USPGA offers thrilling conclusion to major season

The grand slam may not be on the line and the defending champion looks set to miss out, but if the last major held at Whistling Straits is anything to go by, the US PGA Championship should provide a thrilling end to 2015’s major season.

USPGA offers thrilling conclusion to major season

The grand slam may not be on the line and the defending champion looks set to miss out, but if the last major held at Whistling Straits is anything to go by, the US PGA Championship should provide a thrilling end to 2015’s major season.

Masters and US Open champion Jordan Spieth came up agonisingly short in his bid for the third leg of an unprecedented calendar grand slam in the Open, missing out on a play-off at St Andrews by a single shot.

But the 22-year-old, who has set or equalled plenty of records already this year, can earn more space in the record books by becoming only the third player - after Ben Hogan in 1953 and Tiger Woods in 2000 – to win three majors in a single season.

”I don’t know how many guys have done three majors in a year. I’m sure there have only been a few,” Spieth said. “’So that would be the next goal as far as the history goes. Sights set on the PGA Championship.”

Spieth was just 17 when Whistling Straits hosted the US PGA in 2010, a tournament eventually won by Martin Kaymer but arguably mostly remembered for the unfortunate demise of Dustin Johnson.

Johnson, who held a three-shot lead after 54 holes of the US Open two months earlier but collapsed to a closing 82, was one ahead with one to play and thought when he missed a six-foot par putt that another chance was still to come in a play-off.

However, Johnson was then penalised two strokes after it was ruled he had grounded his club in a fairway bunker before hitting his second shot.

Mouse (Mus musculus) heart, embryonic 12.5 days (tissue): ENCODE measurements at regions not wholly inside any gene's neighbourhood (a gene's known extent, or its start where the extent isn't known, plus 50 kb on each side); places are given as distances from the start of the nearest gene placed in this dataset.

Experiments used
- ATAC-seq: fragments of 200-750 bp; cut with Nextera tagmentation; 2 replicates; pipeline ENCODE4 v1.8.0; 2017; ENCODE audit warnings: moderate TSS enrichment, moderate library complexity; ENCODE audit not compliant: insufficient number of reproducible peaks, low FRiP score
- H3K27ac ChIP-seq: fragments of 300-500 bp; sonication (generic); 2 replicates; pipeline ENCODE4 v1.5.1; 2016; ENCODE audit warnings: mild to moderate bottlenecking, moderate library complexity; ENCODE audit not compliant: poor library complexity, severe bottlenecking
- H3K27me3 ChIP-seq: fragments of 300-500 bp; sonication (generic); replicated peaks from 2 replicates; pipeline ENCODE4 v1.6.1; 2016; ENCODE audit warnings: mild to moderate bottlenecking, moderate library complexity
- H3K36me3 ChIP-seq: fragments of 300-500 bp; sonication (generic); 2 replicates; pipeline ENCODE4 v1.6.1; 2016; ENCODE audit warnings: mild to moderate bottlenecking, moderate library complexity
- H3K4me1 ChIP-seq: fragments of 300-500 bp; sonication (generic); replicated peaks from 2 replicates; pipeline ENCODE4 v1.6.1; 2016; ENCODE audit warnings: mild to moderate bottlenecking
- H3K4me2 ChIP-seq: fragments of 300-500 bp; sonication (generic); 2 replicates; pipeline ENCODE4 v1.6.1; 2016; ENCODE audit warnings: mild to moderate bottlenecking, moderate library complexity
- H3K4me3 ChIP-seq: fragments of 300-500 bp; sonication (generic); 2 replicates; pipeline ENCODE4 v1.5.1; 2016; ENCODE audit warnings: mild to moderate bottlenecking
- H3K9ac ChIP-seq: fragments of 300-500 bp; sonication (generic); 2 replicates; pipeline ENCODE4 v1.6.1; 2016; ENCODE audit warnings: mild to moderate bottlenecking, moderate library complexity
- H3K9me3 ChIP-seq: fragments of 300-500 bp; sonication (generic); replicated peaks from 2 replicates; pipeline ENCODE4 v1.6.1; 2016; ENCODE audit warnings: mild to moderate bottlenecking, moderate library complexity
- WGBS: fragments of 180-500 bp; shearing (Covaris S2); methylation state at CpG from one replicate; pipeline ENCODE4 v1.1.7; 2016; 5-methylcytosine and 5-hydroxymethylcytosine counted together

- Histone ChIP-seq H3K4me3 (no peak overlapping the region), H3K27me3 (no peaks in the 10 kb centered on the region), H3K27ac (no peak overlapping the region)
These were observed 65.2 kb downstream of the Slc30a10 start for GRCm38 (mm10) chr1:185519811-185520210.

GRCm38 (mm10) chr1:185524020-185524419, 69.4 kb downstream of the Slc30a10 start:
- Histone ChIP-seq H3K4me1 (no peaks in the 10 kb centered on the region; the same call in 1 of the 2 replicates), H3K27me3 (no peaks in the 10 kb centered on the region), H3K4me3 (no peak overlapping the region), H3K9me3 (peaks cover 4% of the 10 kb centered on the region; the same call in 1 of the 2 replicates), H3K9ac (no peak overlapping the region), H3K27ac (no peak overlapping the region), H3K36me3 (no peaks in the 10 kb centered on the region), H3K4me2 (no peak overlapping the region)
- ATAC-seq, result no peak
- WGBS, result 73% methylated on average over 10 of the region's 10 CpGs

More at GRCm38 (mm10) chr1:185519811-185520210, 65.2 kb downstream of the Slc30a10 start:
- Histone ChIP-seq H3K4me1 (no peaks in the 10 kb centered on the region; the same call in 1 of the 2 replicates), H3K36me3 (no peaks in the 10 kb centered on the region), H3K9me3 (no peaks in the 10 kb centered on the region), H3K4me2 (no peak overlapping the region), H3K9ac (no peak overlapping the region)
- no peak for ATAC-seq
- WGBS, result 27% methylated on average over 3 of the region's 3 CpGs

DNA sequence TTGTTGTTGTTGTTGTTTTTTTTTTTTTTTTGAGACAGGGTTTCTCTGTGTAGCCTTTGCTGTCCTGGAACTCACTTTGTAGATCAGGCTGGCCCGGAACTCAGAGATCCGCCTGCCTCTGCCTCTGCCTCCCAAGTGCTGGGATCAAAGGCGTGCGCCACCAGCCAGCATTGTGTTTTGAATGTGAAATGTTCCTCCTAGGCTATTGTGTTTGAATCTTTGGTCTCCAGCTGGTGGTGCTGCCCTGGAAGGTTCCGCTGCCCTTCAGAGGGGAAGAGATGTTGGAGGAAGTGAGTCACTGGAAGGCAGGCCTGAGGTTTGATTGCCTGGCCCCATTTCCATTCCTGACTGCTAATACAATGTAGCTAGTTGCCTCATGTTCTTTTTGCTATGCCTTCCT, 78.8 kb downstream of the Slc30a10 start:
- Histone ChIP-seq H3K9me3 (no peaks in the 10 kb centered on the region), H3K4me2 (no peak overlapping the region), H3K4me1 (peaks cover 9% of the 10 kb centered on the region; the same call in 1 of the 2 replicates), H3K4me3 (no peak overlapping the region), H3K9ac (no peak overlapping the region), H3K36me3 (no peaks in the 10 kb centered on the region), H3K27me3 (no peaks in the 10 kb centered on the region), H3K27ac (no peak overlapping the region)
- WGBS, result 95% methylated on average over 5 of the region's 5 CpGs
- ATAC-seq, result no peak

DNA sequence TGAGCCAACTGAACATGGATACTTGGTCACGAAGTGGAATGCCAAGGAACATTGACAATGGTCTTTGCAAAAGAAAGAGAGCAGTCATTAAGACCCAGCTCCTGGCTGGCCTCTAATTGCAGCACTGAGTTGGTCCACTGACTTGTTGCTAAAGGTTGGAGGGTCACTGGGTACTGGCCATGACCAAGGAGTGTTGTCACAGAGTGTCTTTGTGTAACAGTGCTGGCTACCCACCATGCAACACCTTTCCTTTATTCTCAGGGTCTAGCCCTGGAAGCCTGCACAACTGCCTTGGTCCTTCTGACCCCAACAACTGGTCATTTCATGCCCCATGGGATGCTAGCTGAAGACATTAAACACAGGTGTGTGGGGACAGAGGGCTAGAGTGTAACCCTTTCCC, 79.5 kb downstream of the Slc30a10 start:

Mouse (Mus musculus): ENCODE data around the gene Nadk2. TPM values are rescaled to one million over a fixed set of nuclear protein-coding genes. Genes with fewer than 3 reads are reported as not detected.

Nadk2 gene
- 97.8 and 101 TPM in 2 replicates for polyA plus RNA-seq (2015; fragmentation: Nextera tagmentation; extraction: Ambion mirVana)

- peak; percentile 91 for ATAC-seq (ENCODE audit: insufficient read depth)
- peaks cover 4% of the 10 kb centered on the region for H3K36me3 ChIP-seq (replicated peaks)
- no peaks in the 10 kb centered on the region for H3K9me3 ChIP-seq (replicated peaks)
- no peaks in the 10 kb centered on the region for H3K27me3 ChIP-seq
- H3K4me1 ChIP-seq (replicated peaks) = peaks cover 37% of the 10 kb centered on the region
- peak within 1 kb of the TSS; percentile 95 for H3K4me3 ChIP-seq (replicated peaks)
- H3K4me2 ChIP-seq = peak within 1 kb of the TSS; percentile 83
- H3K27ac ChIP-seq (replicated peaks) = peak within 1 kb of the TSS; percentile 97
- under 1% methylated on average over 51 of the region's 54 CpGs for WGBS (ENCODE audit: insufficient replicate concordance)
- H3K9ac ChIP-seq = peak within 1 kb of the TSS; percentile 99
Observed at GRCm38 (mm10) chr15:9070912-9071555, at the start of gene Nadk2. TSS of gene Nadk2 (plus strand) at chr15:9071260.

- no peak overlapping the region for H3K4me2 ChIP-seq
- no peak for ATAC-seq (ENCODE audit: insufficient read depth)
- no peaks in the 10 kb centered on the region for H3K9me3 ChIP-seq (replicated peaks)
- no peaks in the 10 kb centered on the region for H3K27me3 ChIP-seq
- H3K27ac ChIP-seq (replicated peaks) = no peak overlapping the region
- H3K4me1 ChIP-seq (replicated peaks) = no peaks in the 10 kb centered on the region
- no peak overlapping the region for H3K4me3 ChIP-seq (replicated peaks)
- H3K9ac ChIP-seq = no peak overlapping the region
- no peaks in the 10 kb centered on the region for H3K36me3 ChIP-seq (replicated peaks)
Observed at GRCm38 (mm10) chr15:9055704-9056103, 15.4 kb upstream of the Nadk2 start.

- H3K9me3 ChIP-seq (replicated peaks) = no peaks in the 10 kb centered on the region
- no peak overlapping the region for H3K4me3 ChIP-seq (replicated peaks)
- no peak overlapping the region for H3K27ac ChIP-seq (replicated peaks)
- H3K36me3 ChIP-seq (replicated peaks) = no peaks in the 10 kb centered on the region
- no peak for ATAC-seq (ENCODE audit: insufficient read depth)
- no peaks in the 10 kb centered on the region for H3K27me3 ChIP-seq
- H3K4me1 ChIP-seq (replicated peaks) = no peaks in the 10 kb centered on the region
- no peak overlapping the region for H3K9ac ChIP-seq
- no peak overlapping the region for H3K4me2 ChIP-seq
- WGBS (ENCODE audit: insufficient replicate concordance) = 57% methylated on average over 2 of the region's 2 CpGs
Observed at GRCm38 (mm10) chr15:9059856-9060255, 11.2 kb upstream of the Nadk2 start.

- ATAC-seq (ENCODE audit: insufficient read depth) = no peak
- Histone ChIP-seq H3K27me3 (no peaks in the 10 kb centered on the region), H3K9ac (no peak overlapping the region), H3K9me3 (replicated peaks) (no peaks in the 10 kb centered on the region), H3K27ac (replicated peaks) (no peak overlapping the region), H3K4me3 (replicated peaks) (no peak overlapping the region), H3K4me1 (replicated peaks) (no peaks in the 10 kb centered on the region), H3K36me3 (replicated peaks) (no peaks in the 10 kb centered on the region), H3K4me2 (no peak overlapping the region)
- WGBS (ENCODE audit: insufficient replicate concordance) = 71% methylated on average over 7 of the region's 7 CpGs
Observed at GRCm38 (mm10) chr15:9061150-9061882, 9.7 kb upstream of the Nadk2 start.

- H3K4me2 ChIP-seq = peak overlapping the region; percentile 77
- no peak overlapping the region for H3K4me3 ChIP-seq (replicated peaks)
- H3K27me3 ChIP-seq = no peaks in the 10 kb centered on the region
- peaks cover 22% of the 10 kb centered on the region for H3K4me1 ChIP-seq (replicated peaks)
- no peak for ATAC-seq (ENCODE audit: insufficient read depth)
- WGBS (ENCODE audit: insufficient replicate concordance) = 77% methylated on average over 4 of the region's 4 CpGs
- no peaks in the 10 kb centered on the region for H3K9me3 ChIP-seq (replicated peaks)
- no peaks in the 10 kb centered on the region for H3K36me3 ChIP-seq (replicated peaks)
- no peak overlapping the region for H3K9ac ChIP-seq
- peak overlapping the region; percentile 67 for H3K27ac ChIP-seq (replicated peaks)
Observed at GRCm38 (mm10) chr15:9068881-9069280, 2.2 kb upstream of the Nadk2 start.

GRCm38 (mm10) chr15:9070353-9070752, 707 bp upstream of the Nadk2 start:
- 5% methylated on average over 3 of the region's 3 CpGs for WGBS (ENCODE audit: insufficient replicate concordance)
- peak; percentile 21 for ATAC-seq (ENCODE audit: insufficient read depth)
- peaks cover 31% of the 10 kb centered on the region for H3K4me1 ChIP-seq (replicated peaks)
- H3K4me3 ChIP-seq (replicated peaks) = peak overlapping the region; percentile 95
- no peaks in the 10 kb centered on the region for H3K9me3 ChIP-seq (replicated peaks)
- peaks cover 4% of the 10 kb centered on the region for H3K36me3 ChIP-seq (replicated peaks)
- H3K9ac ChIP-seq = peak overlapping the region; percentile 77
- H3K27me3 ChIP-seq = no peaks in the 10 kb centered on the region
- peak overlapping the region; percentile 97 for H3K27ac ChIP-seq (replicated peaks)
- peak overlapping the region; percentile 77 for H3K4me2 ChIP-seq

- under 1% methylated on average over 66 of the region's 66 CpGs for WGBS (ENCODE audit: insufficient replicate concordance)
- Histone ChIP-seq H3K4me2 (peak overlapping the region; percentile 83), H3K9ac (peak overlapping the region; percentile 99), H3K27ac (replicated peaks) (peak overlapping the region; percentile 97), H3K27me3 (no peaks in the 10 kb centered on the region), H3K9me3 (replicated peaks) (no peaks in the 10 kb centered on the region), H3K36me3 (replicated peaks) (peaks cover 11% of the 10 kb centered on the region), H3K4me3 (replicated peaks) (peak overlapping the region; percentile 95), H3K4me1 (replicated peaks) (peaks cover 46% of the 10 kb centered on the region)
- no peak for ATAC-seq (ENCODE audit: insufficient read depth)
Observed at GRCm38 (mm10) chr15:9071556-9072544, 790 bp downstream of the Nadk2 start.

The spectacular course on the banks of Lake Michigan has more than 1,000 bunkers, but many of them are not easily defined so the rules of play for the week had been that ”all areas...designed and built as sand bunkers will be played as bunkers (hazards), whether or not they have been raked.”

Spectators had been trampling all over the “bunker” on the 18th and a bewildered Johnson admitted: ”It never crossed my mind I was in a sand trap. The only worse thing that could have happened was if I made that putt (to ’win’).

”I just thought I was on a piece of dirt the crowd had trampled down. Obviously I know the rules – you can’t ground the club in a bunker – but I guess it’s one situation where I should have looked at a rule sheet.

”The official said the whole course is a bunker. It’s up to them. If it was up to me I would not have thought I was in a bunker.”

Kaymer went on to defeat Bubba Watson in a three-hole play-off to lift his first major title and, having claimed his second thanks to a brilliant wire-to-wire triumph in the US Open last year, the German will be among the favourites to end American major dominance in 2015.

Rory McIlroy finished just a shot outside of the play-off in 2010, won by eight shots at Kiawah Island two years later and claimed his fourth major title in near-darkness 12 months ago at Valhalla.

But with the ankle ligament injury he suffered playing football with friends at the start of July likely to rule the 26-year-old out of his title defence, perhaps it would be fitting for Johnson – who three-putted the 72nd hole of the US Open at Chambers Bay to finish a shot behind Spieth – to enjoy a spot of redemption.

And with Zach Johnson having won the Open, the 2015 honour roll would have a certain pleasing symmetry to it.

Spieth, Spieth, Johnson, Johnson anyone?

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